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The List: Top 10 March Madness facts
As the 75th NCAA Division I Men’s Basketball tournament begins this week, The List examines some historical tidbits regarding this sporting event that captivates the entire country every March.
- 10. Oldest and Youngest — In 2011, at the age of 68, Jim Calhoun became the oldest coach ever to win a national championship when his Connecticut Huskies defeated the Butler Bulldogs 53-41. Emmett B. “Branch” McCracken was the youngest coach ever to win a national championship, when in 1940, at the age of 31 his Indiana Hoosiers beat the Kansas Jayhawks 60-42.
- 9. Big margin — In 1963, the Loyola (Chicago) Ramblers set an NCAA record that still stands for the largest margin of victory in an NCAA tournament game when they beat the Tennessee Tech Golden Eagles, 111-47. Loyola went on to win the championship over the Cincinnati Bearcats 60-58.
- 8. POTUS attends — In 1994, Bill Clinton became the first sitting president to attend an NCAA tournament game, watching the Arkansas Razorbacks advance over the Michigan Wolverines, 76-68, to get to the Final Four. Mr. Clinton also attended the championship game, where Arkansas defeated the Duke Blue Devils 76-72.
- 7. Prime time — 1973 was the first time the NCAA championship was broadcast in prime time on aMonday night. NBC showed Bill Walton making 21 of 22 field goal attempts and scoring 44 points in leading the UCLA Bruins over the Memphis State Tigers, 87-66.
- 6. John Thompson— John Thompson was the first black coach to win an NCAA basketball championship, when his Georgetown Hoyas defeated the Houston Cougars, 85-74, in 1984.
- 5. Alma maters — Twelve coaches have lead their alma maters to the NCAA championship: Howard Hobson of Oregon in 1939, Harold “Bud” Foster of Wisconsin in 1941, Vadal Peterson of Utah in 1944, Phog Allen of Kansas in 1952, Branch McCracken of Indiana in 1940 and 1953, Fred Taylor of Ohio State in 1960, Ed Jucker of Cincinnati in 1961 and 1962, Norm Sloan of North Carolina State in 1974, Joe B. Hall of Kentucky in 1978, Gary Williams of Maryland in 2002, Jim Boeheim of Syracuse in 2003, and Roy Williams of North Carolina in 2005 and 2009.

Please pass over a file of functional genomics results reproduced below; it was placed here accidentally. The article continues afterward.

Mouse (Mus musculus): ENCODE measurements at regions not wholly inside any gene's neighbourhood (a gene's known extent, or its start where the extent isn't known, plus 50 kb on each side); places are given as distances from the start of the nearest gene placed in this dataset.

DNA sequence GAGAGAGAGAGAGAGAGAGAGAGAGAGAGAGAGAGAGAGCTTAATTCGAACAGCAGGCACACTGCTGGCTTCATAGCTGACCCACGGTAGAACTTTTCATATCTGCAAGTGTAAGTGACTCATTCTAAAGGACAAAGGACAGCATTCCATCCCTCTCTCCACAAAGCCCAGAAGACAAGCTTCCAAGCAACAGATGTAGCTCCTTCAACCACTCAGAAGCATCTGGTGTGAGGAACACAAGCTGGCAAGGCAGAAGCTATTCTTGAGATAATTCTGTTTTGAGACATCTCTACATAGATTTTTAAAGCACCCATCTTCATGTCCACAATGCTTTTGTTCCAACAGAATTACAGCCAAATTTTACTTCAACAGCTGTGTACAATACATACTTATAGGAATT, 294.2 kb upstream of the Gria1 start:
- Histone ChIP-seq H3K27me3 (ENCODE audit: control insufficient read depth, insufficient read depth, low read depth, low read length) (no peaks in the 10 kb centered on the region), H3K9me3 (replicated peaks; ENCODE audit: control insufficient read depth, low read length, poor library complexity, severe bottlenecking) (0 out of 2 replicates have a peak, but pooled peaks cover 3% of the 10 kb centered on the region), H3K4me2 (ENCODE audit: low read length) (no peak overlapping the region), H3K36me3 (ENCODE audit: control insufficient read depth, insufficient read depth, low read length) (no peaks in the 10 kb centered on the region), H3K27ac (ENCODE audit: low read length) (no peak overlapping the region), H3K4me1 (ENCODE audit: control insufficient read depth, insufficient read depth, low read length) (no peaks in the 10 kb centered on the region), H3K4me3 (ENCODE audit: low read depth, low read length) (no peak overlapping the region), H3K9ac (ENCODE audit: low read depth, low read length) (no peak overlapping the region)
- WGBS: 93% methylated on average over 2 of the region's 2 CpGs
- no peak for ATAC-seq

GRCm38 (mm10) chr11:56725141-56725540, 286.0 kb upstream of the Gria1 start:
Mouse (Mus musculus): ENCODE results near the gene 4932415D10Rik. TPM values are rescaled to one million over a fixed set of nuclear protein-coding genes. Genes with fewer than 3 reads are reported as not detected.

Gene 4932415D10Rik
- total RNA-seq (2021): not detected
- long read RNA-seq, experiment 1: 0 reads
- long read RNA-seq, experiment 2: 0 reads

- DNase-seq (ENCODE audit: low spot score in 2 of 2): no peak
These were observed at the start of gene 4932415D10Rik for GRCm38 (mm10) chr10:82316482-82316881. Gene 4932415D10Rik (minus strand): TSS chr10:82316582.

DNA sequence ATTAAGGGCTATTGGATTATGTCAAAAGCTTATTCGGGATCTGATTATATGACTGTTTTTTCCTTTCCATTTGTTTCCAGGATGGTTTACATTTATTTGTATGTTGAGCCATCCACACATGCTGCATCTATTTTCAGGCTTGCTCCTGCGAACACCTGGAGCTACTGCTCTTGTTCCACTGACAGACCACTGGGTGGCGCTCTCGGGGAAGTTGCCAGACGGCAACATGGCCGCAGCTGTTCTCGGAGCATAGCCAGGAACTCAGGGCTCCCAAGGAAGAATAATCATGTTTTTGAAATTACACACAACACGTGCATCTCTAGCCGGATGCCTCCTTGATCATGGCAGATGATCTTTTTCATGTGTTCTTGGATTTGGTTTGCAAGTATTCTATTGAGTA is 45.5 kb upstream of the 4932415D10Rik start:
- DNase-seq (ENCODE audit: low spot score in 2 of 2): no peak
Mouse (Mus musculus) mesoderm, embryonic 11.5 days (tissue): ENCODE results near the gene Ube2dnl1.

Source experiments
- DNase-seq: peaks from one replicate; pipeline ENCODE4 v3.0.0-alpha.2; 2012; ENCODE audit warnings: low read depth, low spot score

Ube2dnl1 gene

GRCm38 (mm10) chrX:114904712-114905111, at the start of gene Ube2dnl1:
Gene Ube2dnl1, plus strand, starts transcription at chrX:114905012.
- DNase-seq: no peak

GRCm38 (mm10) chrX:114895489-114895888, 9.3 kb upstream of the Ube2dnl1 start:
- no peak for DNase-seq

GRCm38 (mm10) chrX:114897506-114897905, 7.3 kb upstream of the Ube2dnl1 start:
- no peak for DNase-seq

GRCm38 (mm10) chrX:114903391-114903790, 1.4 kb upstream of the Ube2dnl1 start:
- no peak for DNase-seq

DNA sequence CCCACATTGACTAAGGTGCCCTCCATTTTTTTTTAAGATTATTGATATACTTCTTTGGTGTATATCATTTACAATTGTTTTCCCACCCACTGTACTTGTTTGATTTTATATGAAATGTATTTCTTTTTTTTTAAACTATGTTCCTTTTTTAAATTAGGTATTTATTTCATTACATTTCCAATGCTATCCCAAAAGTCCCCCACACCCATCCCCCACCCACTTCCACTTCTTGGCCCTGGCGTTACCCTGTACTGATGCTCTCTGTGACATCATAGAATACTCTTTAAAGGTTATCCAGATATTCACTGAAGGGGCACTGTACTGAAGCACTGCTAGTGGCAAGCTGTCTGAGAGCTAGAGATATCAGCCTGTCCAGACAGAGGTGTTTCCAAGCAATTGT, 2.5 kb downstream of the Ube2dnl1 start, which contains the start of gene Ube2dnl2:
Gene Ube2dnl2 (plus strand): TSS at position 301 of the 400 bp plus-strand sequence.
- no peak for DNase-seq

- 4. Double the fun — In 2004, the University of Connecticut Huskies defeated the Georgia Tech Yellow Jackets 82-73 to win the national championship. The next day the Connecticut women defeated the Tennessee Volunteers 70-61 to win the Division I women’s basketball championship, making Connecticut the only Division I school in history to win the men’s and women’s basketball championship in the same year.
- 3. Perfect — Seven teams have won the national championship with perfect records: the 1956 University of San Francisco Dons, the 1957 University of North Carolina Tar Heels, the 1964, 1967, 1972 and 1973 UCLA Bruins, and the 1976 Indiana Hoosiers.
- 2. Holy power — Catholic universities have won the national championship eight times: Holy Cross in 1947, LaSalle in 1954, the University of San Francisco in 1955 and 1956, Loyola University of Chicago in 1963, Marquette in 1977, Georgetown in 1984 and Villanova in 1985.
- 1. Double wins — Bob Knight, Dean Smith and Joe B. Hall are the only individuals who have won an NCAA championship as a player and as a head coach. Knight won as a player at Ohio State in 1960 and as the coach of Indiana in 1976, 1981, and 1987. Smith won as a player at Kansas in 1952 and as the coach of North Carolina in 1982 and 1993. Hall won as a player at Kentucky in 1949 and as the coach of Kentucky in 1978.
Compiled by John Sopko
Sources: The Hartford Courant, Loyola University of Chicago, University of Maryland, University of Connecticut, ESPN, Sports Illustrated, Wikipedia, The Philadelphia Daily News, University of Kentucky
© Copyright 2014 The Washington Times, LLC. Click here for reprint permission.
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